by Daniel Fink, MD, Chair, The Quiet Coalition
There’s an old saying that every cloud has a silver lining. I’m not sure that’s true, but many clouds–or in this case, no rain cloud in Las Vegas–may indeed have a silver lining.
As this report in The New York Times describes, the western U.S. is facing a severe drought. No rain clouds, no snow clouds in the winter, in Las Vegas or in Colorado, where the Colorado River originates, in Rocky Mountain National Park. Water levels in Lake Mead, the reservoir on the Colorado River providing water for Las Vegas, is at historically low levels.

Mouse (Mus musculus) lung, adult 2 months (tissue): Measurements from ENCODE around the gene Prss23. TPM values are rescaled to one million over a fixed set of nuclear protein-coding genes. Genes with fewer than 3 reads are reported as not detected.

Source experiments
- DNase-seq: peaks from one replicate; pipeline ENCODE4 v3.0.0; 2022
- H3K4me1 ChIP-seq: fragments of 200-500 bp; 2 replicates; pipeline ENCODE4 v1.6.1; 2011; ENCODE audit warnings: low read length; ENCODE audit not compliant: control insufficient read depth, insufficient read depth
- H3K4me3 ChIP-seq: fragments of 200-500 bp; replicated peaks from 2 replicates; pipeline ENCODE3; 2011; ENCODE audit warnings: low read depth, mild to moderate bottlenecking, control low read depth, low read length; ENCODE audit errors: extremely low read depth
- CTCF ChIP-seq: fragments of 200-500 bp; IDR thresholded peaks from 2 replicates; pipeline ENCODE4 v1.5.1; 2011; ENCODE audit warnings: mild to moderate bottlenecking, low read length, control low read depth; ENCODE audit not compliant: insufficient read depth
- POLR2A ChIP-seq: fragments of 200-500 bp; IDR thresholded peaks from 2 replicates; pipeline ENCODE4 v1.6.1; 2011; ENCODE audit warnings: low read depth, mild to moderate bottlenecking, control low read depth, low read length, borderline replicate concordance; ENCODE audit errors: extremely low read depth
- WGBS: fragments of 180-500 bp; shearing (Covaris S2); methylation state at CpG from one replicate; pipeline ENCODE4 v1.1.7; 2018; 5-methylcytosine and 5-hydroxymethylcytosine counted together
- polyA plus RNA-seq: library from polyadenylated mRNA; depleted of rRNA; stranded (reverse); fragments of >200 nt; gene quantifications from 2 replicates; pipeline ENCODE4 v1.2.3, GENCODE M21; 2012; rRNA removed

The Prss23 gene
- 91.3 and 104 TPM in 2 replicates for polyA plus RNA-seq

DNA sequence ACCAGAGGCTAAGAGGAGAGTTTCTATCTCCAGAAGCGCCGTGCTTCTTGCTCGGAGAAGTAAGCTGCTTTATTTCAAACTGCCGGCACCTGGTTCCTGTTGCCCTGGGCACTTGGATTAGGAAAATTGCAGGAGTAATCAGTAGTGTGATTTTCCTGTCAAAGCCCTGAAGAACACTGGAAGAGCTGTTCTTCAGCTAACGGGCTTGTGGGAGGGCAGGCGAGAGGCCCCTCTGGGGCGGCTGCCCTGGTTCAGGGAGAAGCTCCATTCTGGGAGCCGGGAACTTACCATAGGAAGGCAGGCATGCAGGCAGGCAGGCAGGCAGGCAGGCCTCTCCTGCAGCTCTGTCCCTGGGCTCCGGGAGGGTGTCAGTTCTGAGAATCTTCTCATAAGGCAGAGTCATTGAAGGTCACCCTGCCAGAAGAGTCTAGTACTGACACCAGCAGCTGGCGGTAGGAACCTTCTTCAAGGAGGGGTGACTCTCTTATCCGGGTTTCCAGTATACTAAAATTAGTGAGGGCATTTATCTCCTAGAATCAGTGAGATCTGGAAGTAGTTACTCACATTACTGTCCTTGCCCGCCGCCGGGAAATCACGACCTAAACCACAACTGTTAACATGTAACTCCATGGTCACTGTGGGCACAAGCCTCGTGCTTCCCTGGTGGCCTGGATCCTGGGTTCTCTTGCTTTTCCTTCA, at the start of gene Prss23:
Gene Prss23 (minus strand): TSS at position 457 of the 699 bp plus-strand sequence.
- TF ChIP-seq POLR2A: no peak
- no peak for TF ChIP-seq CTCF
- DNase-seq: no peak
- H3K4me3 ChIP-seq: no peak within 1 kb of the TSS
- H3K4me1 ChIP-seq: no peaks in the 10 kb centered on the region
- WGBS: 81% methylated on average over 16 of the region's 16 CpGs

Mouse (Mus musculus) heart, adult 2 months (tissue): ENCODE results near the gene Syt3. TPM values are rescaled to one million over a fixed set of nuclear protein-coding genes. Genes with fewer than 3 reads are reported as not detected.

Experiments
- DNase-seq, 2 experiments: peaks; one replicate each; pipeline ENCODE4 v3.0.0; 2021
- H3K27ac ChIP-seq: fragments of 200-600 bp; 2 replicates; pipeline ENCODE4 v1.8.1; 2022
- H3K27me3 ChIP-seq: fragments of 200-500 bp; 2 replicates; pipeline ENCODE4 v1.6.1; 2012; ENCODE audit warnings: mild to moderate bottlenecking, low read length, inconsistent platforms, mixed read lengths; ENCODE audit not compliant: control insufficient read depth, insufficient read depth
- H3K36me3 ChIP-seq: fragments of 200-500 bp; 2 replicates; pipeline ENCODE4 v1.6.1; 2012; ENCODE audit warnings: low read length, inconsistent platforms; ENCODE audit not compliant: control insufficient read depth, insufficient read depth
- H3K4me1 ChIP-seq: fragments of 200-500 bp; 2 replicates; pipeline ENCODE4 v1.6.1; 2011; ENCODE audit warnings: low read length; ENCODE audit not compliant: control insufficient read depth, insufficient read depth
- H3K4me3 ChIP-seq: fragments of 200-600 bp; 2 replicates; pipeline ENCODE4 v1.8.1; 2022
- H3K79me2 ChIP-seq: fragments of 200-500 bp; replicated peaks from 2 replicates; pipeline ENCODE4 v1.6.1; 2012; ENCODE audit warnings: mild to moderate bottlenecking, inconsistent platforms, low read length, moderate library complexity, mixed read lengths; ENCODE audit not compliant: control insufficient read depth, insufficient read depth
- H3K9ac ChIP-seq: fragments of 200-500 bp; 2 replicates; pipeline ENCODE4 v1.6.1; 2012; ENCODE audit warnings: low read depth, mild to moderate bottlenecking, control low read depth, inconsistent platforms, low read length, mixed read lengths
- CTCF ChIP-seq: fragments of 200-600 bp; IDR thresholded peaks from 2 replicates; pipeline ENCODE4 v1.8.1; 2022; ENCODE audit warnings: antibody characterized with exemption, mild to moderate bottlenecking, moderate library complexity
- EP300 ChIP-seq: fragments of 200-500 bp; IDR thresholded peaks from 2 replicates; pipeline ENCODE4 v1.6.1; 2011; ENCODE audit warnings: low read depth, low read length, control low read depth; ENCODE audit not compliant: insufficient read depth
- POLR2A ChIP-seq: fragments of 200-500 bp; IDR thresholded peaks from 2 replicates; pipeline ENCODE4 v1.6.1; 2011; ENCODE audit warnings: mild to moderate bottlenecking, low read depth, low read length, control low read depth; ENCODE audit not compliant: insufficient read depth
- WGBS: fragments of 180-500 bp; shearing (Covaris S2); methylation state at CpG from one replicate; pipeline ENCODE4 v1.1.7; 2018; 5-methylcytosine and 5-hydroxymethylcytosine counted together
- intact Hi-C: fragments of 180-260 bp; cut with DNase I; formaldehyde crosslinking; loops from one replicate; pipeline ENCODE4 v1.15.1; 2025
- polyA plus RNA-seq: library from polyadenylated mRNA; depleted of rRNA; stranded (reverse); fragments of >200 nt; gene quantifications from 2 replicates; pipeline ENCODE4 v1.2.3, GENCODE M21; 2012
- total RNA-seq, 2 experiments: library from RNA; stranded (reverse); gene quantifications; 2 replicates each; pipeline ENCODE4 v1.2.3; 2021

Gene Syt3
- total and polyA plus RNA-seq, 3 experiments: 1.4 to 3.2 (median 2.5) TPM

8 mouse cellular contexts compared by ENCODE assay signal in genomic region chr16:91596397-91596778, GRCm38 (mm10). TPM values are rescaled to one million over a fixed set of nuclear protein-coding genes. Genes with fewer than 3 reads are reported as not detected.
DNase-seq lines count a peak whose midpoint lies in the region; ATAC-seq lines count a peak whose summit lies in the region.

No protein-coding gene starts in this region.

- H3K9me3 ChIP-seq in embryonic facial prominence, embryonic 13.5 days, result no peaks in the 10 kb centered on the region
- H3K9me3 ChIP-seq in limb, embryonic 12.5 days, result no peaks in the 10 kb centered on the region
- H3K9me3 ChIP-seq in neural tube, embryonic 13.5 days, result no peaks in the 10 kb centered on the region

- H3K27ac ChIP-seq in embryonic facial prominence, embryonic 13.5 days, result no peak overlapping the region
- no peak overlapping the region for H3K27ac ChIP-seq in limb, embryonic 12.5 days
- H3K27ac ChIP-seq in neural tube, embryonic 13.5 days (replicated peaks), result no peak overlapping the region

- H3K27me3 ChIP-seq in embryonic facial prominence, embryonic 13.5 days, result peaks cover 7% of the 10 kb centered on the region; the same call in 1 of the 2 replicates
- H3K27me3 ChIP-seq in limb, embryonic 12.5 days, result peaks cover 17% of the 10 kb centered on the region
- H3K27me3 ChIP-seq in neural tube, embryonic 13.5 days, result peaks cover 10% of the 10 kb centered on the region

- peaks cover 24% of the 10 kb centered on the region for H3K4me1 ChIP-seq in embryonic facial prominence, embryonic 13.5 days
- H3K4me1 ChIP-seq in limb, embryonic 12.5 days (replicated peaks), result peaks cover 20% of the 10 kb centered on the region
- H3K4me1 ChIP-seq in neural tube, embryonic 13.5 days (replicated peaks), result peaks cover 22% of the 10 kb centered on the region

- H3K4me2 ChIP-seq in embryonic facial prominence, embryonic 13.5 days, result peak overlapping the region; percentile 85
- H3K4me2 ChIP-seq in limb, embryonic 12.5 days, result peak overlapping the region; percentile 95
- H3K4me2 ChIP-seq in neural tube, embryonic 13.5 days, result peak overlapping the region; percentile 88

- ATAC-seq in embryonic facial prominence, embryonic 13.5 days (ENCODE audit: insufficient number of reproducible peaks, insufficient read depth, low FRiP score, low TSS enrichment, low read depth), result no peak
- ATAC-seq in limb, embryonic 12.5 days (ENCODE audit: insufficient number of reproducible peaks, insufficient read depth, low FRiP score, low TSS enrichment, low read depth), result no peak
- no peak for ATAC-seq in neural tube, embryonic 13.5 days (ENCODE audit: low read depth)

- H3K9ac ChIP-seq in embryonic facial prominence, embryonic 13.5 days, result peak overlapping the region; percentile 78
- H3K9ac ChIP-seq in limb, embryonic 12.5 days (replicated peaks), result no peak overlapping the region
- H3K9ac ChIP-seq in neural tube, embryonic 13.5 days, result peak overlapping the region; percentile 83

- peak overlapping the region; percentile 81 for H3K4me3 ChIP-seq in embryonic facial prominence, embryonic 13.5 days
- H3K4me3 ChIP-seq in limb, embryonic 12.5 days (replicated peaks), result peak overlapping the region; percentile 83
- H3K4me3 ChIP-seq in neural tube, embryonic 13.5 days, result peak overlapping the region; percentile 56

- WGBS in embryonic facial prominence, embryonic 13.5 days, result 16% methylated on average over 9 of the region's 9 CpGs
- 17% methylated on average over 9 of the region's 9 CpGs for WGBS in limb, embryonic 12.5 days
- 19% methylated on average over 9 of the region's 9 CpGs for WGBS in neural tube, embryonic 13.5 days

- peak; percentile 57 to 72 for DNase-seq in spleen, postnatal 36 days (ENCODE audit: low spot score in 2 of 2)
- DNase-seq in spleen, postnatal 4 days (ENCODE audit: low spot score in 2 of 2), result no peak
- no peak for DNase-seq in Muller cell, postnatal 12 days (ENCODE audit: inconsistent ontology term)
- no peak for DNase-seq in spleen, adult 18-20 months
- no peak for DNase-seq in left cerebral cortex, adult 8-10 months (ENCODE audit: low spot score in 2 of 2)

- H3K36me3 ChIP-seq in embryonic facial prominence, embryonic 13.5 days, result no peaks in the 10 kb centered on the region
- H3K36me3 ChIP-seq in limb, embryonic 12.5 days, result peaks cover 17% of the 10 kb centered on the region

As a result, Las Vegas has banned green lawns with rare exceptions. “Non-functional” lawns that only serve a decorative purpose are being ripped up and replaced with native plants more appropriate to a desert climate.
What’s the silver lining? Aside from reduced water use and benefits to the local ecosystem, there may be less use of gas-powered lawn maintenance equipment.
A quieter world, with less air pollution from noisy two-stroke gasoline engines, will be a better and healthier world for all.